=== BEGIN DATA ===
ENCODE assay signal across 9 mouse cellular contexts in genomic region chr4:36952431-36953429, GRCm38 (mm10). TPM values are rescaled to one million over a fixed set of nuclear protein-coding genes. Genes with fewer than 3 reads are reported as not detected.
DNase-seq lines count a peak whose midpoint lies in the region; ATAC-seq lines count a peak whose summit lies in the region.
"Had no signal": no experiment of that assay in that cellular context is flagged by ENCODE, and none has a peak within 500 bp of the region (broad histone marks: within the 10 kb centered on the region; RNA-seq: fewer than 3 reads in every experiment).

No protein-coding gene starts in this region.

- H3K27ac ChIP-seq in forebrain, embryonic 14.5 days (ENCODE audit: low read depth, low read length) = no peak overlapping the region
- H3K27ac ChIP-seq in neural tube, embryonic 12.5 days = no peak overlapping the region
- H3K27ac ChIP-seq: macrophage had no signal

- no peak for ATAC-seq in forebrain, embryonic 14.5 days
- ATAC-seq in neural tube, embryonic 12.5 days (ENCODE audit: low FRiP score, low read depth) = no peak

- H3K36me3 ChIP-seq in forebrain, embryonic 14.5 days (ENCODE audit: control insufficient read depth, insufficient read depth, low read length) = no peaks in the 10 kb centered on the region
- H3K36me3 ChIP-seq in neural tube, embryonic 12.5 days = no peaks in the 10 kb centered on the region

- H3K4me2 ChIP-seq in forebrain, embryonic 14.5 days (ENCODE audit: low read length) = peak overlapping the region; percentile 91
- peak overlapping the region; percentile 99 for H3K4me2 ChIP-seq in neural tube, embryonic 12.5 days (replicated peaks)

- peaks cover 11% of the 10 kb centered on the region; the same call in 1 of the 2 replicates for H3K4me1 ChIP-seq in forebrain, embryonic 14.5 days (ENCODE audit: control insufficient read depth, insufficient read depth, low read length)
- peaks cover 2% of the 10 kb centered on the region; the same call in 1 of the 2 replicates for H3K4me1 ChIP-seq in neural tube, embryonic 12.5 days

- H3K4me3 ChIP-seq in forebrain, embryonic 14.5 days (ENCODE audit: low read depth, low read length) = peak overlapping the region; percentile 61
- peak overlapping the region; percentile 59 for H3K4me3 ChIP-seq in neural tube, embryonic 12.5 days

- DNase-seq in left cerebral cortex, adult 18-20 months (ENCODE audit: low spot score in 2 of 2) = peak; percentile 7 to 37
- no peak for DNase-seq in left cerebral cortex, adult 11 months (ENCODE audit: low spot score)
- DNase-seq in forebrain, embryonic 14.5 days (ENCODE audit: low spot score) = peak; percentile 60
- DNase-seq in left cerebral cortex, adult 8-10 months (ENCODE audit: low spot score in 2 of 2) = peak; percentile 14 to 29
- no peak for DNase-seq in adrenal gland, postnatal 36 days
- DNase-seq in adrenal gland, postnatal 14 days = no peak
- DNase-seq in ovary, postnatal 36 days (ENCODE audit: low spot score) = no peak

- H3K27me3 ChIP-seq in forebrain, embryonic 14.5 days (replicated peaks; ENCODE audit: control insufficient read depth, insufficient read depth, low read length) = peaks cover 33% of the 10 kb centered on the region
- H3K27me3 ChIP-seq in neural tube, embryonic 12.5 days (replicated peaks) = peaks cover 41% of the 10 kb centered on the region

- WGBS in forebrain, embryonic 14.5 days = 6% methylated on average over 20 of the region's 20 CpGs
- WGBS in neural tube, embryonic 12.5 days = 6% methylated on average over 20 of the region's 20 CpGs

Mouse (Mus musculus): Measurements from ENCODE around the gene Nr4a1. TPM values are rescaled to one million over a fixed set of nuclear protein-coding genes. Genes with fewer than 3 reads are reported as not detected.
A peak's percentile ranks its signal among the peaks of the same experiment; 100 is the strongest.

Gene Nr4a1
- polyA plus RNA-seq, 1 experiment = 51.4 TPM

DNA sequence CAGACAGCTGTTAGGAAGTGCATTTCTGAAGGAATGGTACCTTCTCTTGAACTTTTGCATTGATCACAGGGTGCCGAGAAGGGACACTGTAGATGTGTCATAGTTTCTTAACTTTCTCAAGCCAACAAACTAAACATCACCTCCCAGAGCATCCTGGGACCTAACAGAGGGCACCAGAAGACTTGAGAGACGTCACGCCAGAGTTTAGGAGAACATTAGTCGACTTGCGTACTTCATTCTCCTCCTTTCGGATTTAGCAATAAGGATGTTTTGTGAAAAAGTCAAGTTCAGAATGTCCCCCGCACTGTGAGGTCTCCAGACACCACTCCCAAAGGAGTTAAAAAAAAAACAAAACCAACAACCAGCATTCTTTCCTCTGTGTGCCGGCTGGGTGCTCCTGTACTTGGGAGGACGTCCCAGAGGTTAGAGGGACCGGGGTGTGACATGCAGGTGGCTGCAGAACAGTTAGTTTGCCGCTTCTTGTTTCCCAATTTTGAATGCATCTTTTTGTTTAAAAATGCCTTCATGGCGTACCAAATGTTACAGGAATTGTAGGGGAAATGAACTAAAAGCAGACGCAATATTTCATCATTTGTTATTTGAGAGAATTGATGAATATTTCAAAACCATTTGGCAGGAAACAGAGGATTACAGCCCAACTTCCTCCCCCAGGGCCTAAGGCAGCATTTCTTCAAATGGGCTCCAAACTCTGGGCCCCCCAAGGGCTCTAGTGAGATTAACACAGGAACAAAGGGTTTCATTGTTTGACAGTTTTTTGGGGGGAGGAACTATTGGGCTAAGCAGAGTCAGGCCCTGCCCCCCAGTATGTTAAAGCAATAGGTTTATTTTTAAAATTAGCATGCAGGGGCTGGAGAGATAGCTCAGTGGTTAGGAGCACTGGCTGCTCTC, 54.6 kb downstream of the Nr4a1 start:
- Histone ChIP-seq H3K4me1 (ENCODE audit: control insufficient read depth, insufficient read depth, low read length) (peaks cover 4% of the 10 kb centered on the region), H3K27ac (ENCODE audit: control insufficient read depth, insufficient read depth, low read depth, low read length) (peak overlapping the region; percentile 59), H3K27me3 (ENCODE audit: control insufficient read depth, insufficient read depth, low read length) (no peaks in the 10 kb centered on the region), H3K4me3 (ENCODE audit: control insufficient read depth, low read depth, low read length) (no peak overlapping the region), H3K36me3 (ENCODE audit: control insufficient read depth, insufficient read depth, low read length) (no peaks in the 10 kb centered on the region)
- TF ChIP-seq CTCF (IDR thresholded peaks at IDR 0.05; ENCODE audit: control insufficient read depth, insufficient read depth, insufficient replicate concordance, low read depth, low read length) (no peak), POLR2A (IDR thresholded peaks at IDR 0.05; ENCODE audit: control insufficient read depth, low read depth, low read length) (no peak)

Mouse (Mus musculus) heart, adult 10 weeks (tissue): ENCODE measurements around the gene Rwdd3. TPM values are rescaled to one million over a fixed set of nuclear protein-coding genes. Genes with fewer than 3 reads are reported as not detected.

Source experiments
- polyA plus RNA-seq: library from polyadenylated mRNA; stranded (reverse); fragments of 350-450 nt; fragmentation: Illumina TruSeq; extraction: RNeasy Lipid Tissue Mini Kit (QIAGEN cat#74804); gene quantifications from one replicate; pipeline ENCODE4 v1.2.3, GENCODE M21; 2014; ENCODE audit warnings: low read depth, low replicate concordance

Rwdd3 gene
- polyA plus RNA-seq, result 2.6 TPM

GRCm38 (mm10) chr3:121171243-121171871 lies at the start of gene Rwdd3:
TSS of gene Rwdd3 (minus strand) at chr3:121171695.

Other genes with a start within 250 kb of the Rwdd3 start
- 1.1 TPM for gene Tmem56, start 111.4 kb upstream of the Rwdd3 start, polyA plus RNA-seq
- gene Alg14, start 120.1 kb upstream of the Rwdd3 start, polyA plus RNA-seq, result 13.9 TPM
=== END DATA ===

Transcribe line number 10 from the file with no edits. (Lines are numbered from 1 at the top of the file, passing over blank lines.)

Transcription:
- H3K36me3 ChIP-seq in forebrain, embryonic 14.5 days (ENCODE audit: control insufficient read depth, insufficient read depth, low read length) = no peaks in the 10 kb centered on the region